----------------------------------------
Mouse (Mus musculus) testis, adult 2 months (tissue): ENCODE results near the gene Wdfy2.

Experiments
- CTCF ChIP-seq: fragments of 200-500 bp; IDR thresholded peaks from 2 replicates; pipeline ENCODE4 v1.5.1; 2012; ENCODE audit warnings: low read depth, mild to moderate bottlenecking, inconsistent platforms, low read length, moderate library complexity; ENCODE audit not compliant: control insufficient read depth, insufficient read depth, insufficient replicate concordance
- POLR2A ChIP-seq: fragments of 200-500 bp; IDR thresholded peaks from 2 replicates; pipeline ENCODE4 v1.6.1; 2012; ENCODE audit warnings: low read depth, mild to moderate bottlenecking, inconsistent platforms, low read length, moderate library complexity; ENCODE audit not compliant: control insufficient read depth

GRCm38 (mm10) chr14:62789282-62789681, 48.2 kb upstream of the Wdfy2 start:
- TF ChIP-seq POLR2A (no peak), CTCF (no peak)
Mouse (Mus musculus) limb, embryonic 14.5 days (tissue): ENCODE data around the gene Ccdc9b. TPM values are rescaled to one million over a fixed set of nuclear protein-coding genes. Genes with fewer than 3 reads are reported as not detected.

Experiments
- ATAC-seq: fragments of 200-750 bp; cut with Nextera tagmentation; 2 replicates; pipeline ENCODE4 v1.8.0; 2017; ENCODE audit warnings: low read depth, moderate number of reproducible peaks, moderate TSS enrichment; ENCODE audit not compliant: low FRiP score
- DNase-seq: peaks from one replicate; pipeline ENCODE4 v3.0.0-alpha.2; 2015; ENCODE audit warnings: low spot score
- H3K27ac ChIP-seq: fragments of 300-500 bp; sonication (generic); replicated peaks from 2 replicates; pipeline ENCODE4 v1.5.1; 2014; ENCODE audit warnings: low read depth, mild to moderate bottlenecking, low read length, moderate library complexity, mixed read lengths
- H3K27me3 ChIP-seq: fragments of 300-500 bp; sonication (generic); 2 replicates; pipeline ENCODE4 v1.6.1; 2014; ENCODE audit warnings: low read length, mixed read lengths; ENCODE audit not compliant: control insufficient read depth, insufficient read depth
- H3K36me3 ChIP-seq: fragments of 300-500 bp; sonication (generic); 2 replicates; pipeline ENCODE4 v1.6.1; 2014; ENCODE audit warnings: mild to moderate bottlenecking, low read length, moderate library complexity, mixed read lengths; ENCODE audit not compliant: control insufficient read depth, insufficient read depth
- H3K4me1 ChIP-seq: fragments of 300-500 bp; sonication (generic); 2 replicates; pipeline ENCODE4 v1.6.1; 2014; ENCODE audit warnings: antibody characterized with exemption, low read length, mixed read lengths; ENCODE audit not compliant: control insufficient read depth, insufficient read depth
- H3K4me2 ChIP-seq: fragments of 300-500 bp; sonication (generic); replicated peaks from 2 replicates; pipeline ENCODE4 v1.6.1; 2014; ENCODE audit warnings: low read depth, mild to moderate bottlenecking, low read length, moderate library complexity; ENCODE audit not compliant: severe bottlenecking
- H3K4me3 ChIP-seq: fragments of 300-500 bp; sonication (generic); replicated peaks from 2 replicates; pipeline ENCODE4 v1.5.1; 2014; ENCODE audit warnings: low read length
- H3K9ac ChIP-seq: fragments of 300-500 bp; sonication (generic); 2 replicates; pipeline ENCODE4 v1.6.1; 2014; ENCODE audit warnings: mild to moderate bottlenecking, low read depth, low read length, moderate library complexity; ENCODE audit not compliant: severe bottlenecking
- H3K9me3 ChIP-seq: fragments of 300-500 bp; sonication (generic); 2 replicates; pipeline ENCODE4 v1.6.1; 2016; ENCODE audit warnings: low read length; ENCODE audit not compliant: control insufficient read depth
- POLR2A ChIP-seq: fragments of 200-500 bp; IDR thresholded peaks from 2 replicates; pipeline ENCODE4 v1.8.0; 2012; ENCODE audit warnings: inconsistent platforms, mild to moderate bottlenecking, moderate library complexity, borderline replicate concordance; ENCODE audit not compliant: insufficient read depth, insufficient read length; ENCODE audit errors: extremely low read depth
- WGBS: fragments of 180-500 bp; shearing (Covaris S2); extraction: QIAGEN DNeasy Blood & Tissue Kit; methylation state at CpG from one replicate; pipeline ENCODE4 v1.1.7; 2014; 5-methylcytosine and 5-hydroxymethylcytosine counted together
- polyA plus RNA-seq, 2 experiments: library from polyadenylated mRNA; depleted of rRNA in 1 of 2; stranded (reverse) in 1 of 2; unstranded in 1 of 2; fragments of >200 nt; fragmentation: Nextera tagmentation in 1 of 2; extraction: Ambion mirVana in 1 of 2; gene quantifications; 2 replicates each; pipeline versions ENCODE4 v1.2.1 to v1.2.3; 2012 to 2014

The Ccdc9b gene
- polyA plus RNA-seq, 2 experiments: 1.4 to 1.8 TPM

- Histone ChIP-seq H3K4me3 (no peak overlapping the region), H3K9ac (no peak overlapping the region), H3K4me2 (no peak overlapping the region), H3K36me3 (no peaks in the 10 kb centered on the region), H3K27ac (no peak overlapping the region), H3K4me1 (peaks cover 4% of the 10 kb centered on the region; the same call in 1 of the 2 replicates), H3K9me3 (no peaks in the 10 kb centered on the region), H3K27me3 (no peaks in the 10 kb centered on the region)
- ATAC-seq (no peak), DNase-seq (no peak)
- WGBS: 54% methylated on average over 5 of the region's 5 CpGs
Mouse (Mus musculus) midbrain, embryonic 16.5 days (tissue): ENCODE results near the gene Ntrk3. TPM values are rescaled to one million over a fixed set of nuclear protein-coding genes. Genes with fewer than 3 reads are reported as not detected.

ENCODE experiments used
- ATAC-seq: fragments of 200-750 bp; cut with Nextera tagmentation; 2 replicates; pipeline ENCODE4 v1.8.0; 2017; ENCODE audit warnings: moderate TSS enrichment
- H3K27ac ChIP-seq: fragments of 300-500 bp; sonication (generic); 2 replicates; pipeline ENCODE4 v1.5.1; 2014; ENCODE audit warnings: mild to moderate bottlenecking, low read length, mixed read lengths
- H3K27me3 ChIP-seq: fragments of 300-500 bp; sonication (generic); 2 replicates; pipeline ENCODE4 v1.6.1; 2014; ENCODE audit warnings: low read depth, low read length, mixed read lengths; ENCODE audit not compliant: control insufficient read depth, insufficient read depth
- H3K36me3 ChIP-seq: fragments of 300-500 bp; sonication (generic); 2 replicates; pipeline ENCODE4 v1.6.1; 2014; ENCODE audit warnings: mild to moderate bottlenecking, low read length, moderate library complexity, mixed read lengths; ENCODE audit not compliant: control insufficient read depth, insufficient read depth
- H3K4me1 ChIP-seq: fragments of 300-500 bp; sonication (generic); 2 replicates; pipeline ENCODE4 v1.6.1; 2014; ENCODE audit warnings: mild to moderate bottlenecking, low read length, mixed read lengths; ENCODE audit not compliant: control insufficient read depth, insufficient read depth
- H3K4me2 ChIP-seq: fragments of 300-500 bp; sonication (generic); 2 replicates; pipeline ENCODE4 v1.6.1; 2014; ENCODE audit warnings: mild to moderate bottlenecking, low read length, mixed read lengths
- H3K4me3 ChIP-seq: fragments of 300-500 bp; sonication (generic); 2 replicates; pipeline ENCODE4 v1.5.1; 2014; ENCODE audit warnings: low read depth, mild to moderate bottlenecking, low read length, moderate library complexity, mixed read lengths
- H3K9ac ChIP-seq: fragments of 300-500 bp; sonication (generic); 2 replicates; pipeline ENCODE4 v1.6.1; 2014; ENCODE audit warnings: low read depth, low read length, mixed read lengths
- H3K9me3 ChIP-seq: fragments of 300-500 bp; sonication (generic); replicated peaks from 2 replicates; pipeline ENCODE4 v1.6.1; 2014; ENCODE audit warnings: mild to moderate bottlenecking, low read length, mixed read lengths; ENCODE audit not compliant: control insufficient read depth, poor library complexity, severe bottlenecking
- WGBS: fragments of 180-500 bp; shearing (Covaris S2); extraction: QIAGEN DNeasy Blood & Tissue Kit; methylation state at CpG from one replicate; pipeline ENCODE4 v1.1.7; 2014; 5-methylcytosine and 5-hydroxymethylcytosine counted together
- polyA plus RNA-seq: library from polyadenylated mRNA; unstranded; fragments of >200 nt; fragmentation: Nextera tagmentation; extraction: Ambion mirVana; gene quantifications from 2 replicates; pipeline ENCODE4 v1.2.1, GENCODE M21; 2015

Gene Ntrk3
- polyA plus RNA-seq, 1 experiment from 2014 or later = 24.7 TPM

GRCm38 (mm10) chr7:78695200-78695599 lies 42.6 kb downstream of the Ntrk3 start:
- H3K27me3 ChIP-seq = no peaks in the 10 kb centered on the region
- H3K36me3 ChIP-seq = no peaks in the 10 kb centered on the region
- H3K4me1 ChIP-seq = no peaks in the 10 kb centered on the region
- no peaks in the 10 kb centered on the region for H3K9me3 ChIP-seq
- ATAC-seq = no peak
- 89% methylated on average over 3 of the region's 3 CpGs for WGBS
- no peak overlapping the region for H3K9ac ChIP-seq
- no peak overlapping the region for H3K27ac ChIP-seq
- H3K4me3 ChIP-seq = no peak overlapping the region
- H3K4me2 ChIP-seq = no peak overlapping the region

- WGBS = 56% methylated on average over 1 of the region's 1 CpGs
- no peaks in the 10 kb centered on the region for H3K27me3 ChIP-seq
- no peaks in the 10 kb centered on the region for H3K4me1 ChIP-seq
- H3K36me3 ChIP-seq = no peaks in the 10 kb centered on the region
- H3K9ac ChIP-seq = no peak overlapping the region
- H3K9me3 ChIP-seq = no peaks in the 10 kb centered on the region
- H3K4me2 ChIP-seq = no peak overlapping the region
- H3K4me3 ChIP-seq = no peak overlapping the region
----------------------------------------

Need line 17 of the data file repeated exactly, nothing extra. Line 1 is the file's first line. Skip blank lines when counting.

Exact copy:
- H3K9ac ChIP-seq: fragments of 300-500 bp; sonication (generic); 2 replicates; pipeline ENCODE4 v1.6.1; 2014; ENCODE audit warnings: mild to moderate bottlenecking, low read depth, low read length, moderate library complexity; ENCODE audit not compliant: severe bottlenecking